No one around here has ever questioned Jony Ive’s ability to make something look nice. Sure, iOS is filled with rainbow colors and semi-transparent shading up the yin yang, but the dude knows design.
In a recent interview with The New Yorker, however, Jony had choice words for an unnamed company which allows users to design their own phone using a website, that company of course being Motorola and its Moto Maker site. On Moto Maker, users are allowed to choose colors and even materials used on the backside of a device, as well as the volume buttons and metal accents. The overall shape and design of the phone, though, remains intact.
“Their value proposition was, ‘Make it whatever you want. You can choose whatever color you want,'” Jony was quoted as saying in the interview. “I believe that’s abdicating your responsibility as a designer.”
While Jony Ive is entitled to his own opinion on the way a company handles its devices, Motorola’s President and COO Rick Osterloh also had words about Apple as a whole. Moto’s Osterloh fired back stating, “We do see a real dichotomy in this marketplace, where you’ve got people like Apple making so much money and charging such outrageous prices. We think that’s not the future.”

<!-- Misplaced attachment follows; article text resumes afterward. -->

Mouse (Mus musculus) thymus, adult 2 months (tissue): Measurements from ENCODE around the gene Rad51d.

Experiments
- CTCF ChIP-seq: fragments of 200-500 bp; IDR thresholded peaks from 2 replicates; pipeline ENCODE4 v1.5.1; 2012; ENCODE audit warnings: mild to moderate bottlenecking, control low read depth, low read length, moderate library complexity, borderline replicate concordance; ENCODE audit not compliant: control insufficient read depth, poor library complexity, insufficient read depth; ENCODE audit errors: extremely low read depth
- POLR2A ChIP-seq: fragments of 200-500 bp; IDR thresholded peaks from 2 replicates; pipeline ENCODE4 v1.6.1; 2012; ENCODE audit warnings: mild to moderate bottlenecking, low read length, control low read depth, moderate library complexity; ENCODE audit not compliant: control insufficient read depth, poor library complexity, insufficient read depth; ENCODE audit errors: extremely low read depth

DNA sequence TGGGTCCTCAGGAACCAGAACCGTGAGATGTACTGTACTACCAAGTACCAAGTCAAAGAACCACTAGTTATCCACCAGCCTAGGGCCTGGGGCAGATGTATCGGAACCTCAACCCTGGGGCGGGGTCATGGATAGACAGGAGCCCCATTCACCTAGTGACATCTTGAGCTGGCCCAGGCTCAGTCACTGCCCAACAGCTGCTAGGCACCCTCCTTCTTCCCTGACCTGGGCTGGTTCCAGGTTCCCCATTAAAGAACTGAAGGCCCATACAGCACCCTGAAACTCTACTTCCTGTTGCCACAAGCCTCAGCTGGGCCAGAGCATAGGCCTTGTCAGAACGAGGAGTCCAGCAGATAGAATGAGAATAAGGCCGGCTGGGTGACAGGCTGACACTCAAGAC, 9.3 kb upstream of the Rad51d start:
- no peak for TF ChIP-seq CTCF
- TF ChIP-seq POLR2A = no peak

But no, he did not stop there. He continued with, “Our belief is that the end user should be directly involved in the process of designing products. We believe the future is in offering similar experiences and great consumer choice at accessible prices,” finished by, “A great smartphone, and a great mobile internet experience, shouldn’t be an expensive luxury. It should be a simple choice for everyone.”
While Jony only seemed to have beef with a single aspect of Motorola’s approach to selling devices, Osterloh is apparently more upset with Apple’s pricing structure as a whole, claiming i*hones are simply priced too high, unaccessible by a great many people.
As another point, it is interesting that the company which made multiple colored i*hones (5c) would criticize a competitor for doing the same thing, but way better with much more customer involvement. From a consumer standpoint, Moto Maker is a real success, granting users the ability to make a phone they would truly cherish and want to use. With the i*hone on the other hand, you either like what Apple gives you, or you GTFO.